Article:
I suspect Tedd has 2 modes they could put on the wands, touch, which is probably similar to needing to be in contact with a watch, and a beam, which would certainly be based on Ellen's delivery method, whether or not the beam can be made visible or invisible is another matter though, I'd lean towards maybe. Tedd probably doesn't need Ellen - the long-range form may be taken directly from TF gun. I mean, it's uryuom technology, not magic, but apparently they are similar enough - and based on what she says here making it extremely close-range was deliberate decision. Hard to say if those are only two options Tedd has.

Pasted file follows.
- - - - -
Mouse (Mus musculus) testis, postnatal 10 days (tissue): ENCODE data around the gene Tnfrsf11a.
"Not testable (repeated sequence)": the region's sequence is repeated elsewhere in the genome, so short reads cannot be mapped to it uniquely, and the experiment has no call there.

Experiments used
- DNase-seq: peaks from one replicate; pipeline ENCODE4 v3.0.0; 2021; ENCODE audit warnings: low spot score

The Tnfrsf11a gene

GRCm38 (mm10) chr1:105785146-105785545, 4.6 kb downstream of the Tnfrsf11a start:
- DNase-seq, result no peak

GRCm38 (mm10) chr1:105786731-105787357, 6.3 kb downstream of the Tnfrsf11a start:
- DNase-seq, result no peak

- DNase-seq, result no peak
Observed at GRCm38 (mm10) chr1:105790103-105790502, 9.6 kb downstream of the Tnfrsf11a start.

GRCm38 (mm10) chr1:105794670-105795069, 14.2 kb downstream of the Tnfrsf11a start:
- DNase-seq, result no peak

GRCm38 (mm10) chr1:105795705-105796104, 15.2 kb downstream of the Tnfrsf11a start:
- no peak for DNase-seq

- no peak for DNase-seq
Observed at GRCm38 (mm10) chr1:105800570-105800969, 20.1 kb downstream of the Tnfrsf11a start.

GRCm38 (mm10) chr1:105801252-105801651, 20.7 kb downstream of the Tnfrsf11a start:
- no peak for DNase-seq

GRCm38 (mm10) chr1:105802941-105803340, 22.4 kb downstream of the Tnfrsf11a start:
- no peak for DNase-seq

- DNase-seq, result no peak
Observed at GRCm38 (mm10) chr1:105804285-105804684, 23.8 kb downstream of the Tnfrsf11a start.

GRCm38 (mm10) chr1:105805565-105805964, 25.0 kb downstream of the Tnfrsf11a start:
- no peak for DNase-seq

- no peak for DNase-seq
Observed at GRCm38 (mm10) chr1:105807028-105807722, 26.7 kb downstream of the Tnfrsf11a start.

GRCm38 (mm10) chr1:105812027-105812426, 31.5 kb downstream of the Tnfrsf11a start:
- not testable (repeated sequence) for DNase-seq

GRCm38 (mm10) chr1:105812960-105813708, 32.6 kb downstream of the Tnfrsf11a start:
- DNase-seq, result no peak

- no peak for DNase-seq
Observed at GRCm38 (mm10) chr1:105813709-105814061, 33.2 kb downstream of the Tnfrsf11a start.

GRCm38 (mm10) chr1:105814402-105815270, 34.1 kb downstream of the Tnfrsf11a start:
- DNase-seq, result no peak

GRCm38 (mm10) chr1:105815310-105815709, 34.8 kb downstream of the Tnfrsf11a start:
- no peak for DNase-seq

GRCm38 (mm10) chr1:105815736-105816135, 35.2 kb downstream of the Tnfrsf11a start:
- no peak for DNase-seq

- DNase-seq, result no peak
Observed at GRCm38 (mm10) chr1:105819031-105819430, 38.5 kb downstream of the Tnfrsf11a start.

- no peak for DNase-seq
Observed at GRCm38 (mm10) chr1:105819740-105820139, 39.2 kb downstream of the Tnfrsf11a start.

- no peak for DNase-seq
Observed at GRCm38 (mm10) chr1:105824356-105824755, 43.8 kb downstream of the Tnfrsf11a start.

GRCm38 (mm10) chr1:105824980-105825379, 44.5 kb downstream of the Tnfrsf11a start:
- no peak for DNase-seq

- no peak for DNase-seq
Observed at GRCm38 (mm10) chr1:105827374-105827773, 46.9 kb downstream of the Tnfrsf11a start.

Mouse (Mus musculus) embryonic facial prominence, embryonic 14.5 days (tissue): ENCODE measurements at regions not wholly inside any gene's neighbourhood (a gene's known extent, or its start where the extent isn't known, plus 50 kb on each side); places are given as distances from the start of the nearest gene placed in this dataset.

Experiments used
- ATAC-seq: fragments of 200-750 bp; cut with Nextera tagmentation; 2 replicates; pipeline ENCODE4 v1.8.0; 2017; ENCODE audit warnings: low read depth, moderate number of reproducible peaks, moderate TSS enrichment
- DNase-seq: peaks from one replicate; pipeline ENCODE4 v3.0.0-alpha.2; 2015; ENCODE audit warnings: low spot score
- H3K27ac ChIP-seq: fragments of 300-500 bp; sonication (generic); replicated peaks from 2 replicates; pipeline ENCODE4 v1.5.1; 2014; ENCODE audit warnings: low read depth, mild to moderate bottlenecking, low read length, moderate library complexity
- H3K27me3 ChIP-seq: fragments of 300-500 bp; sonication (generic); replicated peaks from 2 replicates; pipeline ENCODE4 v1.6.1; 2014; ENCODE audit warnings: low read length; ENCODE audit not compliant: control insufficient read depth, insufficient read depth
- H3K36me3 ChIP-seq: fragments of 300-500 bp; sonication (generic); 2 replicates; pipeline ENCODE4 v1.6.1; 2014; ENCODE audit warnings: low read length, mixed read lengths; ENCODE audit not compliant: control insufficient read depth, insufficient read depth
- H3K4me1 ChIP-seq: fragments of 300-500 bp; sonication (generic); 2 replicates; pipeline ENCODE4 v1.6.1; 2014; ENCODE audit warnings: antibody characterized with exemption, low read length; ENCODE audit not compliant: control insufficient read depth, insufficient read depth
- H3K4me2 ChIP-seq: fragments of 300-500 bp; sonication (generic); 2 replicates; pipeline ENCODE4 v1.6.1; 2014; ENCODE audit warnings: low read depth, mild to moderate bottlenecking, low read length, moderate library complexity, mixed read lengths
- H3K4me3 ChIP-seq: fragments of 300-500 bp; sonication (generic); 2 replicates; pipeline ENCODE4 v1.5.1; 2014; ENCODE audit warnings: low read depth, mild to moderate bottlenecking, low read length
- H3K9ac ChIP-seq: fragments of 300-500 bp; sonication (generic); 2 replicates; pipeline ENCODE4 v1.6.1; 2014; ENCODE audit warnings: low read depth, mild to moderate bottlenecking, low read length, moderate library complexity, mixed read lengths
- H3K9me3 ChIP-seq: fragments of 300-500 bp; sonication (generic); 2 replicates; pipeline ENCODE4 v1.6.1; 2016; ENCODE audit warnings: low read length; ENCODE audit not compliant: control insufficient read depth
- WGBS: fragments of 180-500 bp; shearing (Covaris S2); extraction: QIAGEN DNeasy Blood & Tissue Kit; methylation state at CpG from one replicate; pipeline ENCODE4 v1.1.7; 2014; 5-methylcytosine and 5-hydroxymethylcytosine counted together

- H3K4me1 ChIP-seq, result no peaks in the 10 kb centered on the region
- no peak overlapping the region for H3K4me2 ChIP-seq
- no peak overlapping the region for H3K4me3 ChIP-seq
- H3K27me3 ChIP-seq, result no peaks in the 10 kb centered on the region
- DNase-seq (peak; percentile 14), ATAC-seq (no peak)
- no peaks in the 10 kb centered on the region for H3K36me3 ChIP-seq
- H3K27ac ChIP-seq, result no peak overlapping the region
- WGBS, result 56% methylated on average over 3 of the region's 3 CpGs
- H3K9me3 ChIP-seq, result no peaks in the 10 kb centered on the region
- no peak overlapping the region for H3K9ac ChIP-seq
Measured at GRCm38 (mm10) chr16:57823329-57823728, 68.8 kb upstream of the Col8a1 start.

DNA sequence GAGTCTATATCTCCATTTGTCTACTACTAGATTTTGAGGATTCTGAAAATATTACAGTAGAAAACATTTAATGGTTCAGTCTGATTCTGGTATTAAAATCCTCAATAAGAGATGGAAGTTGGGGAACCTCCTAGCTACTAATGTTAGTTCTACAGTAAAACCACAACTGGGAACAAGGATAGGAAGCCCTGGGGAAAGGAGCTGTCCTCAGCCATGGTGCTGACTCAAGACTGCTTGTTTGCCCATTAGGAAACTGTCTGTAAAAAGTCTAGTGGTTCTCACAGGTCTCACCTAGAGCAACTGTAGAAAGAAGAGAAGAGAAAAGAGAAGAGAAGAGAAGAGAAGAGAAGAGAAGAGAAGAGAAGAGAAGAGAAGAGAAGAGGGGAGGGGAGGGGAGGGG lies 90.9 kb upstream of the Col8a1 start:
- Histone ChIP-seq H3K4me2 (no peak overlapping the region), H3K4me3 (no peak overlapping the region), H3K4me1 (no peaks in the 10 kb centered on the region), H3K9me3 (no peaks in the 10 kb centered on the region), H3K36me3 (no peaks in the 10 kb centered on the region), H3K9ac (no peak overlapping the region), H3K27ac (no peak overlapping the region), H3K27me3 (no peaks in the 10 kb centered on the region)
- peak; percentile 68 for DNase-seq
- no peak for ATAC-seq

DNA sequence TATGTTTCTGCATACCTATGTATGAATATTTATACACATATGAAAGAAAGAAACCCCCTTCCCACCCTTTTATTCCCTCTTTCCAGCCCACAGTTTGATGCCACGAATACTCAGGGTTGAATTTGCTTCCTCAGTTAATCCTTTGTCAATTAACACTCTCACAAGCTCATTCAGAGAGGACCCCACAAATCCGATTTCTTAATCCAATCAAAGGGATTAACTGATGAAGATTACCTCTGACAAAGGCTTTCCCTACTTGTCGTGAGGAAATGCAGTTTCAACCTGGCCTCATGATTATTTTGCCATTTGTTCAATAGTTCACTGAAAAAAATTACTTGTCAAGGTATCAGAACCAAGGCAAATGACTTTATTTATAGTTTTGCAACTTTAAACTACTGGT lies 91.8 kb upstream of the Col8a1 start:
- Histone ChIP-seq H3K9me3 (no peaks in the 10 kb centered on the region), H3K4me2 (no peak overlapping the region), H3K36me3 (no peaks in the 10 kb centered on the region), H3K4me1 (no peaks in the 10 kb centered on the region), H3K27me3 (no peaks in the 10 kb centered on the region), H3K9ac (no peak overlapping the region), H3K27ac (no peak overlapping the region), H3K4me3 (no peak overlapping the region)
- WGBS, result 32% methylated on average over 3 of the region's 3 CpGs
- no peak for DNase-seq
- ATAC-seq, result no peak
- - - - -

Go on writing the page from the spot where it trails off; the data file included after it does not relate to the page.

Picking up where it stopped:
9. Story Monday, Jun 1, 2020